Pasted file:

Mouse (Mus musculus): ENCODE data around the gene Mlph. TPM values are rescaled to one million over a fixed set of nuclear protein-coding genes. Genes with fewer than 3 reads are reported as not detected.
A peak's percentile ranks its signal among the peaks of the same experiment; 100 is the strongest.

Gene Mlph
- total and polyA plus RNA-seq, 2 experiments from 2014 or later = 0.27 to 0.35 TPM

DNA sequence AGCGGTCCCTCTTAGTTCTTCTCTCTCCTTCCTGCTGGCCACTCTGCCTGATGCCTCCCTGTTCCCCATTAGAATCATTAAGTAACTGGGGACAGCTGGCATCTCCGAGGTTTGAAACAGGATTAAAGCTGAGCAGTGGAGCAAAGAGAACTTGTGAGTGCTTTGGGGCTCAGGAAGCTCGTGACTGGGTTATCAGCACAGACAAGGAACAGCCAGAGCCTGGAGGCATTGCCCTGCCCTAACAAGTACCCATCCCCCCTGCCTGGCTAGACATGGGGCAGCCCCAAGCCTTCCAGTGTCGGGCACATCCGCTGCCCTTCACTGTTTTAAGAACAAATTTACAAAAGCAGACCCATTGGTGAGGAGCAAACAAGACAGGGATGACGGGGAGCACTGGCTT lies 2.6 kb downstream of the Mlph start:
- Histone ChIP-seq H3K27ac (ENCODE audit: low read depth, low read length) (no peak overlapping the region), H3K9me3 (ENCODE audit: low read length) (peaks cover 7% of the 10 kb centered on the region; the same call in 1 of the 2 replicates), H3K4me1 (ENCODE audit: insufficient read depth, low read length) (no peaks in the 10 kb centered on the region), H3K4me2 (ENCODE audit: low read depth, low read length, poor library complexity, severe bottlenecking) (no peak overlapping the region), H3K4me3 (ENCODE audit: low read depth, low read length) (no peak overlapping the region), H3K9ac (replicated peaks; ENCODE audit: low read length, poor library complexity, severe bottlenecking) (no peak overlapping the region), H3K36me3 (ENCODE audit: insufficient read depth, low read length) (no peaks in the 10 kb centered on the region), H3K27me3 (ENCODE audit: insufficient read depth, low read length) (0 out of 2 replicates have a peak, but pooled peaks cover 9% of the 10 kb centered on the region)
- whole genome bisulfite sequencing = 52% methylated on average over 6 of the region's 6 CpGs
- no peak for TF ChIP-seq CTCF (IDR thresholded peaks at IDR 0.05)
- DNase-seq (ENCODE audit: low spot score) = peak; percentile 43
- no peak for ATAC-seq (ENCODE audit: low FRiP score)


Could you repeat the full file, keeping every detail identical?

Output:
Mouse (Mus musculus): ENCODE data around the gene Mlph. TPM values are rescaled to one million over a fixed set of nuclear protein-coding genes. Genes with fewer than 3 reads are reported as not detected.
A peak's percentile ranks its signal among the peaks of the same experiment; 100 is the strongest.

Gene Mlph
- total and polyA plus RNA-seq, 2 experiments from 2014 or later = 0.27 to 0.35 TPM

DNA sequence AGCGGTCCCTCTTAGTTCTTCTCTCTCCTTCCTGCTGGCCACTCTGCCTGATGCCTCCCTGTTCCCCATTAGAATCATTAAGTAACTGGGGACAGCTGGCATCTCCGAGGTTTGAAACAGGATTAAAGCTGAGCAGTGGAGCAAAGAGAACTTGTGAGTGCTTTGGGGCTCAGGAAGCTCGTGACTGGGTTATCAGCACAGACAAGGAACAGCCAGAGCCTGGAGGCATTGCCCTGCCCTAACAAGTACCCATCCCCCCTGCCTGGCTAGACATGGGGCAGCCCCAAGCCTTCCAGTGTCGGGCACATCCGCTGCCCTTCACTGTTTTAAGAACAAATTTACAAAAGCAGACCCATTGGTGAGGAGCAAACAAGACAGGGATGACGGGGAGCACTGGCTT lies 2.6 kb downstream of the Mlph start:
- Histone ChIP-seq H3K27ac (ENCODE audit: low read depth, low read length) (no peak overlapping the region), H3K9me3 (ENCODE audit: low read length) (peaks cover 7% of the 10 kb centered on the region; the same call in 1 of the 2 replicates), H3K4me1 (ENCODE audit: insufficient read depth, low read length) (no peaks in the 10 kb centered on the region), H3K4me2 (ENCODE audit: low read depth, low read length, poor library complexity, severe bottlenecking) (no peak overlapping the region), H3K4me3 (ENCODE audit: low read depth, low read length) (no peak overlapping the region), H3K9ac (replicated peaks; ENCODE audit: low read length, poor library complexity, severe bottlenecking) (no peak overlapping the region), H3K36me3 (ENCODE audit: insufficient read depth, low read length) (no peaks in the 10 kb centered on the region), H3K27me3 (ENCODE audit: insufficient read depth, low read length) (0 out of 2 replicates have a peak, but pooled peaks cover 9% of the 10 kb centered on the region)
- whole genome bisulfite sequencing = 52% methylated on average over 6 of the region's 6 CpGs
- no peak for TF ChIP-seq CTCF (IDR thresholded peaks at IDR 0.05)
- DNase-seq (ENCODE audit: low spot score) = peak; percentile 43
- no peak for ATAC-seq (ENCODE audit: low FRiP score)